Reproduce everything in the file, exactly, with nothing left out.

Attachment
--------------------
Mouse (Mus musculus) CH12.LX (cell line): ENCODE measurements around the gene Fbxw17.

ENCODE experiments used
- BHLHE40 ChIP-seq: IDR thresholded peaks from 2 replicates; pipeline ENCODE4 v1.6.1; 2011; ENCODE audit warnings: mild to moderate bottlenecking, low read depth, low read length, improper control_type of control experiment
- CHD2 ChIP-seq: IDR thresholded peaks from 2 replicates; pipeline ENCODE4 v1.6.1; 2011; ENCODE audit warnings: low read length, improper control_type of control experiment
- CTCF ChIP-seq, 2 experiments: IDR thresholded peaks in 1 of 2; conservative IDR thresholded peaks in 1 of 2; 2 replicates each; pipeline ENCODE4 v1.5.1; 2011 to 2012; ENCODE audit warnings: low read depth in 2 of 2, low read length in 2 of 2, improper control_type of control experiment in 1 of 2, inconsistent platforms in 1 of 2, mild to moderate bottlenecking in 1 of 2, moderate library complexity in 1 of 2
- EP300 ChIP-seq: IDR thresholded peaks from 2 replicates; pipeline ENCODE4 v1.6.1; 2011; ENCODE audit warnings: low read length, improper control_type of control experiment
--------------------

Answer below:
Mouse (Mus musculus) CH12.LX (cell line): ENCODE measurements around the gene Fbxw17.

ENCODE experiments used
- BHLHE40 ChIP-seq: IDR thresholded peaks from 2 replicates; pipeline ENCODE4 v1.6.1; 2011; ENCODE audit warnings: mild to moderate bottlenecking, low read depth, low read length, improper control_type of control experiment
- CHD2 ChIP-seq: IDR thresholded peaks from 2 replicates; pipeline ENCODE4 v1.6.1; 2011; ENCODE audit warnings: low read length, improper control_type of control experiment
- CTCF ChIP-seq, 2 experiments: IDR thresholded peaks in 1 of 2; conservative IDR thresholded peaks in 1 of 2; 2 replicates each; pipeline ENCODE4 v1.5.1; 2011 to 2012; ENCODE audit warnings: low read depth in 2 of 2, low read length in 2 of 2, improper control_type of control experiment in 1 of 2, inconsistent platforms in 1 of 2, mild to moderate bottlenecking in 1 of 2, moderate library complexity in 1 of 2
- EP300 ChIP-seq: IDR thresholded peaks from 2 replicates; pipeline ENCODE4 v1.6.1; 2011; ENCODE audit warnings: low read length, improper control_type of control experiment